Hey Ho, Let’s Go Interview David Barnett & Martin Simmonds On Punks Not Dead

by Olly MacNamee

With this week seeing the second snotty issue of Punks Not Dead smashing into comic book stores like a drunk Jello Biafra, I lobbed over a few questions to punk lovin’ writer, David Barnett and artist Martin Simmonds, to learn more about the ghost of Sid Vicious, supernatural sleuth and sixties Mod, Dorothy Culpepper and, Fergie, our would-be hero’s, homelife, which is far from ideal. ‘Kes’ meets ‘Supernatural’ with a touch of Fat Wreck Chords in the mix, too.

Olly MacNamee: When our main protagonist, schoolboy Fergie Ferguson, first meets the ghost of Sid Vicious he’s trapped at Heathrow Airport where he’s been for 4 decades. Why  does he end up trapped in this particular Purgatory?

David Barnett: Well, to hear Sid say the story, when he died back in 1979, his mum brought his ashes back to London but tripped up in Heathrow Airport, and his remains were sucked into the aircon system. Which meant that Sid’s spirit was trapped in the airport. Anyone who’s had a delayed flight will realise how hellish that is going to be. The thing is, Sid’s a bit of an unreliable narrator of his own story, and possibly through no fault of his own. He’s not necessarily who he thinks he is, and the journey towards that realisation is going to be part of the ongoing story, and to finding out just exactly who – or rather, what – he is.

OM: Dante’s Inferno gets a brief mention. Are we to see Sid more as a spirit guide, akin to Dante’s own guide, Virgil? Or, is he something much more?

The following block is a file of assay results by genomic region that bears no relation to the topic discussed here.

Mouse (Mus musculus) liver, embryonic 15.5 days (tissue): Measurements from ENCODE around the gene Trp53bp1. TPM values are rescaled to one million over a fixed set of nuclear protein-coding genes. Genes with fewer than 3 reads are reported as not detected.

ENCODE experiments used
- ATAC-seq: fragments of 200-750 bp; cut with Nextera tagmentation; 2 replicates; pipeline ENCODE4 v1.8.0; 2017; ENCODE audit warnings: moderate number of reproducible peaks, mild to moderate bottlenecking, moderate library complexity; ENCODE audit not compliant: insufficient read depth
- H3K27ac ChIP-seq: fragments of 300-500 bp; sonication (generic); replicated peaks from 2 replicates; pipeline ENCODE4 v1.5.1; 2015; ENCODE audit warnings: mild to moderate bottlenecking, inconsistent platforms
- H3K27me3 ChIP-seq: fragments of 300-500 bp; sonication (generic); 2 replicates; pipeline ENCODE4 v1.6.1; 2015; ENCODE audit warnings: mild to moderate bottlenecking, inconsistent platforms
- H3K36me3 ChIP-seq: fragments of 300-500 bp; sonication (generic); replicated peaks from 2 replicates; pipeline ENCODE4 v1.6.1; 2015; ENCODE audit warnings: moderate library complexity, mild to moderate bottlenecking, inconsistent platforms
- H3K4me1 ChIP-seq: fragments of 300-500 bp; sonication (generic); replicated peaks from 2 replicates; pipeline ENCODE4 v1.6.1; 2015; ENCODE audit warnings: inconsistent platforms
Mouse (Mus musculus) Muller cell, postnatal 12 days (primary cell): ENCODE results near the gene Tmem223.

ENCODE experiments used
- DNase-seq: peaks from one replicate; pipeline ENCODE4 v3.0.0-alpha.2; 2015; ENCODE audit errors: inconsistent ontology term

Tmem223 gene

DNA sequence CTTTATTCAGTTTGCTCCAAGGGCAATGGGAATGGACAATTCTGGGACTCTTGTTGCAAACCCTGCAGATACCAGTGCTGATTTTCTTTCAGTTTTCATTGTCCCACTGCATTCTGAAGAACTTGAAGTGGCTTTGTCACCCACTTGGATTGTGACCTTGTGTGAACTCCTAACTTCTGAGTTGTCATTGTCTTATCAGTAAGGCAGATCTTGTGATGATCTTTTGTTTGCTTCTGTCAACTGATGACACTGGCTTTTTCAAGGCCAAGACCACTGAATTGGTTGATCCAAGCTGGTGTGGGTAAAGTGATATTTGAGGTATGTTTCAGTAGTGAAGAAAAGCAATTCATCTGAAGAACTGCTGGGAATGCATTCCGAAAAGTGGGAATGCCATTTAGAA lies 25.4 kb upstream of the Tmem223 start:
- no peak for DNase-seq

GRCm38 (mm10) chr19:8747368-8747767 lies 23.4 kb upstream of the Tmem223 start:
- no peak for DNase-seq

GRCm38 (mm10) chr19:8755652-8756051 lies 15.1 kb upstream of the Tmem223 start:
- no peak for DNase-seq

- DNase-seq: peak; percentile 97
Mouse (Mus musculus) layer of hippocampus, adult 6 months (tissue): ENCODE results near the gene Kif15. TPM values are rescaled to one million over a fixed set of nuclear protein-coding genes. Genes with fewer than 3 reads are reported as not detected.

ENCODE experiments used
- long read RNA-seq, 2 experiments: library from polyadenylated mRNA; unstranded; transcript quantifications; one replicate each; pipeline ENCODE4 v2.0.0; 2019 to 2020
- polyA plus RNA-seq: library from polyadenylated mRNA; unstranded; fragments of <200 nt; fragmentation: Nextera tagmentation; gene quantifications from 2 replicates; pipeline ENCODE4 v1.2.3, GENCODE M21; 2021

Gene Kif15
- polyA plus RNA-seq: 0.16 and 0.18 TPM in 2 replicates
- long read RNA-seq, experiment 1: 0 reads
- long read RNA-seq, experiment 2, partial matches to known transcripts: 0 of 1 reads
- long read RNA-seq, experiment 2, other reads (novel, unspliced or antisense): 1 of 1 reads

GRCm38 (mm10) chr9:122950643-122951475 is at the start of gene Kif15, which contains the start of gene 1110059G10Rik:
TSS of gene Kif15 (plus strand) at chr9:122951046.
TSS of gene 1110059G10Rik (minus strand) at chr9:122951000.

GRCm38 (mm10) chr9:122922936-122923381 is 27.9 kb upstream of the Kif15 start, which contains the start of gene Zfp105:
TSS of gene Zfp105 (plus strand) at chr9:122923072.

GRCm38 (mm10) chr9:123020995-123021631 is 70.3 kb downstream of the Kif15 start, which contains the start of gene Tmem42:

DB: As we just discussed, Sid’s true nature is going to come out eventually. But there is a sense that Fergie’s a little bit adrift because he’s 15 and he’s starting to be curious about the father he never knew. His mum Julie won’t – or maybe can’t – say too much about this big question mark in Fergie’s life. Perhaps Fergie latches on to Sid as a father figure in some way… but we rapidly find out that this is going to be a very, very bad idea. Fergie’s already stepping up to the plate to be more of an adult than he should be thanks to Julie’s (mostly unintentional) flakiness; does he have to keep Sid in check as well now?

OM: Fergie’s home life isn’t what you’d call average, now is it?

DB: Not at all. Julie drags him around daytime TV talk shows and makes him appear in magazines, telling increasingly outrageous lies just to turn a quick buck. Julie’s very fly-by-the-seat-of-her-pants in parenting terms, but one thing is clear; she absolutely loves Fergie to bits and would die before letting him get hurt. Though maybe she’s not really thought about the emotional trauma she’s putting him under. Julie’s past, and Fergie’s father, will eventually play a big part in this story.

OM: While we only dip our toe into the supernatural elements of this book, we do get to meet Dorothy Culpepper and the shady Department of Extra-Usual Affairs. What can you tell us about her, and her organisation? This is clearly a world in which the supernatural is well known, even if it is hushed up by successive governments, it would seem.

DB: Dorothy and DfEUA are the British security services’ dirty little secret, mainly because there’s an awareness of paranormal and supernatural threats but nobody really wants to have to sit down and deal with them, because that would involve actually believing in stuff that people would much rather just brush under the carpet. Fortunately, Dorothy’s been doing this a long time – a very long time – and does such a good job that no-one else in power has to think about it too much. Of course, out of nowhere she’s now been assigned a junior agent, Asif Baig… but why? Maybe it’s not necessarily going to be to Dorothy’s advantage.